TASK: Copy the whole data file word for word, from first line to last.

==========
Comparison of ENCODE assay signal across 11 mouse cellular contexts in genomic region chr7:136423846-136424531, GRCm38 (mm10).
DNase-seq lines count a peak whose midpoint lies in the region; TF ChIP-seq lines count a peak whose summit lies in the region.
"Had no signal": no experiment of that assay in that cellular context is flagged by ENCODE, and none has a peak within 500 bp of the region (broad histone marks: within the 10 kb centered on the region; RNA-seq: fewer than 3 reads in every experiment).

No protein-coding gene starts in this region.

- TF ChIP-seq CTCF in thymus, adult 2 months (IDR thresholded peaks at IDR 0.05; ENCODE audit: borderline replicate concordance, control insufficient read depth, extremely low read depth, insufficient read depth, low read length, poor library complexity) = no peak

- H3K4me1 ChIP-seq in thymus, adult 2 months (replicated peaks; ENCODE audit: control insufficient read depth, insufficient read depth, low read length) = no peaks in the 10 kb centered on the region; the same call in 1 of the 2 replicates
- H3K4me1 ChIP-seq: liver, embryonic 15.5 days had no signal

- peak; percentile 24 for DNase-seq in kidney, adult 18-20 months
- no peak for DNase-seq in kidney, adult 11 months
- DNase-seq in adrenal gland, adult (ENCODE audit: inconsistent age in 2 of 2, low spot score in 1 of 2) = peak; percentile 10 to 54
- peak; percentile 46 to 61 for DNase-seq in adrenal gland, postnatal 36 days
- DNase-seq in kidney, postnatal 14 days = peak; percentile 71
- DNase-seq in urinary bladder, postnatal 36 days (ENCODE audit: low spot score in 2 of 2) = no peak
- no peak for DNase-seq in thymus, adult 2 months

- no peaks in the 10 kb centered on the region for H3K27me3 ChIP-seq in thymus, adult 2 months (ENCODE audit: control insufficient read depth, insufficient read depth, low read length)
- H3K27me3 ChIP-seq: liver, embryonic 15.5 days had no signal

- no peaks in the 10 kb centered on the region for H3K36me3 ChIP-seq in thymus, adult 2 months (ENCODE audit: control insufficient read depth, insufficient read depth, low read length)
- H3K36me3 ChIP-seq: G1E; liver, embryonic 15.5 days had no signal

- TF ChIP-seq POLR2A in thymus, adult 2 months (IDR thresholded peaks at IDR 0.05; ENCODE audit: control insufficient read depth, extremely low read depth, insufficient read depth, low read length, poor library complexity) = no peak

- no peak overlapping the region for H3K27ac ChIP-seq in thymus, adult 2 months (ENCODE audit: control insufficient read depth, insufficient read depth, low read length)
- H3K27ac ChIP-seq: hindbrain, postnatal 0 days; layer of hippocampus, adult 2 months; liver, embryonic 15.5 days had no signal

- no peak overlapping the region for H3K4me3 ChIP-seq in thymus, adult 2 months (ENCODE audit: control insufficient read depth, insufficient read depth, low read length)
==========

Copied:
Comparison of ENCODE assay signal across 11 mouse cellular contexts in genomic region chr7:136423846-136424531, GRCm38 (mm10).
DNase-seq lines count a peak whose midpoint lies in the region; TF ChIP-seq lines count a peak whose summit lies in the region.
"Had no signal": no experiment of that assay in that cellular context is flagged by ENCODE, and none has a peak within 500 bp of the region (broad histone marks: within the 10 kb centered on the region; RNA-seq: fewer than 3 reads in every experiment).

No protein-coding gene starts in this region.

- TF ChIP-seq CTCF in thymus, adult 2 months (IDR thresholded peaks at IDR 0.05; ENCODE audit: borderline replicate concordance, control insufficient read depth, extremely low read depth, insufficient read depth, low read length, poor library complexity) = no peak

- H3K4me1 ChIP-seq in thymus, adult 2 months (replicated peaks; ENCODE audit: control insufficient read depth, insufficient read depth, low read length) = no peaks in the 10 kb centered on the region; the same call in 1 of the 2 replicates
- H3K4me1 ChIP-seq: liver, embryonic 15.5 days had no signal

- peak; percentile 24 for DNase-seq in kidney, adult 18-20 months
- no peak for DNase-seq in kidney, adult 11 months
- DNase-seq in adrenal gland, adult (ENCODE audit: inconsistent age in 2 of 2, low spot score in 1 of 2) = peak; percentile 10 to 54
- peak; percentile 46 to 61 for DNase-seq in adrenal gland, postnatal 36 days
- DNase-seq in kidney, postnatal 14 days = peak; percentile 71
- DNase-seq in urinary bladder, postnatal 36 days (ENCODE audit: low spot score in 2 of 2) = no peak
- no peak for DNase-seq in thymus, adult 2 months

- no peaks in the 10 kb centered on the region for H3K27me3 ChIP-seq in thymus, adult 2 months (ENCODE audit: control insufficient read depth, insufficient read depth, low read length)
- H3K27me3 ChIP-seq: liver, embryonic 15.5 days had no signal

- no peaks in the 10 kb centered on the region for H3K36me3 ChIP-seq in thymus, adult 2 months (ENCODE audit: control insufficient read depth, insufficient read depth, low read length)
- H3K36me3 ChIP-seq: G1E; liver, embryonic 15.5 days had no signal

- TF ChIP-seq POLR2A in thymus, adult 2 months (IDR thresholded peaks at IDR 0.05; ENCODE audit: control insufficient read depth, extremely low read depth, insufficient read depth, low read length, poor library complexity) = no peak

- no peak overlapping the region for H3K27ac ChIP-seq in thymus, adult 2 months (ENCODE audit: control insufficient read depth, insufficient read depth, low read length)
- H3K27ac ChIP-seq: hindbrain, postnatal 0 days; layer of hippocampus, adult 2 months; liver, embryonic 15.5 days had no signal

- no peak overlapping the region for H3K4me3 ChIP-seq in thymus, adult 2 months (ENCODE audit: control insufficient read depth, insufficient read depth, low read length)